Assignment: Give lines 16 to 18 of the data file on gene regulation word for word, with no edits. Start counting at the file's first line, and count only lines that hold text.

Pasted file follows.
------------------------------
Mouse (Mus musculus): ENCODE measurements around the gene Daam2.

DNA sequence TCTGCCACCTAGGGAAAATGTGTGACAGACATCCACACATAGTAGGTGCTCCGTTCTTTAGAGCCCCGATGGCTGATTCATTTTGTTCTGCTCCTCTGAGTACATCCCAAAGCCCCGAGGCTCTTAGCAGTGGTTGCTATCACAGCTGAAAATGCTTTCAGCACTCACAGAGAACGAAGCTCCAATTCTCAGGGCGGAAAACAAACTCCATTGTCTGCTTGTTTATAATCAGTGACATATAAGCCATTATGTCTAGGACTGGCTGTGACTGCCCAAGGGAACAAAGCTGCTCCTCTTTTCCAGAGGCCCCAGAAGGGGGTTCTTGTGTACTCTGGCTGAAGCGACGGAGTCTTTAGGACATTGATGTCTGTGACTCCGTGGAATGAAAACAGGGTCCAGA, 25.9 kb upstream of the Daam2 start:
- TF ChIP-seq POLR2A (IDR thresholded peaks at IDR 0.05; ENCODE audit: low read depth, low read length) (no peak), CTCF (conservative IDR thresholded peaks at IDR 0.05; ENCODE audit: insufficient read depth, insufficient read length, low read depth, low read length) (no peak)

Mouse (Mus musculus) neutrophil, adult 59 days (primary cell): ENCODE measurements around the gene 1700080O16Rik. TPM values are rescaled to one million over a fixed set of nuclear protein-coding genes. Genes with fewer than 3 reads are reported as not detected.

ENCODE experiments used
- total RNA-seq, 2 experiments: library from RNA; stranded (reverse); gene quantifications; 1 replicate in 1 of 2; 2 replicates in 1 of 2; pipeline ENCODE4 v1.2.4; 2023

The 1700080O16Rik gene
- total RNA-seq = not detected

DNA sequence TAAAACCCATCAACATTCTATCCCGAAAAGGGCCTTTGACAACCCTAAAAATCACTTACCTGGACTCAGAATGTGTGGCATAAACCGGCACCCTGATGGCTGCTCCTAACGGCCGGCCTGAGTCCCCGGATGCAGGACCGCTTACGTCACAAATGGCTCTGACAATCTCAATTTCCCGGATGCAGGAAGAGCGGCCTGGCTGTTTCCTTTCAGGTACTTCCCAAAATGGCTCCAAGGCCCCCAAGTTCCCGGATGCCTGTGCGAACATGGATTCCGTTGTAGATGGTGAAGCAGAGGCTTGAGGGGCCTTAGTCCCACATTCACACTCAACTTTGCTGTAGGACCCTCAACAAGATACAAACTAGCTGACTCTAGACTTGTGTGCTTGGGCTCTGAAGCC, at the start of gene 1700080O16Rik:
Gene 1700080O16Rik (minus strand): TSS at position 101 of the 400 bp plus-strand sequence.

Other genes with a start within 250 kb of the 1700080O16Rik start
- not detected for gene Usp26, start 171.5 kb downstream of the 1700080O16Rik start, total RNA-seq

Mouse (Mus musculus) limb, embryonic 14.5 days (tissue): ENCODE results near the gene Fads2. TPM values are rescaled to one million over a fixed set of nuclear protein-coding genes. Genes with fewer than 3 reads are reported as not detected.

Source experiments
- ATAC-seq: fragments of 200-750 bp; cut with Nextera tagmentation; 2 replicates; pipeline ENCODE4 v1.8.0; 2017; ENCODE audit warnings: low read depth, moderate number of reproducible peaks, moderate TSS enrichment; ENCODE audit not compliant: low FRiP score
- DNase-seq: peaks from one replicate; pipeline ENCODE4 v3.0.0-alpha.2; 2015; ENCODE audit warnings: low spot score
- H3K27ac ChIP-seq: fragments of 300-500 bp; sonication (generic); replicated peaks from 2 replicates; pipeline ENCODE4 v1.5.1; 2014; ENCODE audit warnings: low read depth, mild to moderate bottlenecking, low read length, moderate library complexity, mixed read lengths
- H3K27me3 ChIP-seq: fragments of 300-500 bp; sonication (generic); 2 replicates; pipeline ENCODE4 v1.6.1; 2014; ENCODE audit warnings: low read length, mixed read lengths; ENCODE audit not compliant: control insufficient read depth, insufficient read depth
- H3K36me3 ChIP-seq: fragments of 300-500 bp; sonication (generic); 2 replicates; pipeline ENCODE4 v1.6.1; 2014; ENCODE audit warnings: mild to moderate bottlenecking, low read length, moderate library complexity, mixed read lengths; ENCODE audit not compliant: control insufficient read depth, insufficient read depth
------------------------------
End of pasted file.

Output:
- DNase-seq: peaks from one replicate; pipeline ENCODE4 v3.0.0-alpha.2; 2015; ENCODE audit warnings: low spot score
- H3K27ac ChIP-seq: fragments of 300-500 bp; sonication (generic); replicated peaks from 2 replicates; pipeline ENCODE4 v1.5.1; 2014; ENCODE audit warnings: low read depth, mild to moderate bottlenecking, low read length, moderate library complexity, mixed read lengths
- H3K27me3 ChIP-seq: fragments of 300-500 bp; sonication (generic); 2 replicates; pipeline ENCODE4 v1.6.1; 2014; ENCODE audit warnings: low read length, mixed read lengths; ENCODE audit not compliant: control insufficient read depth, insufficient read depth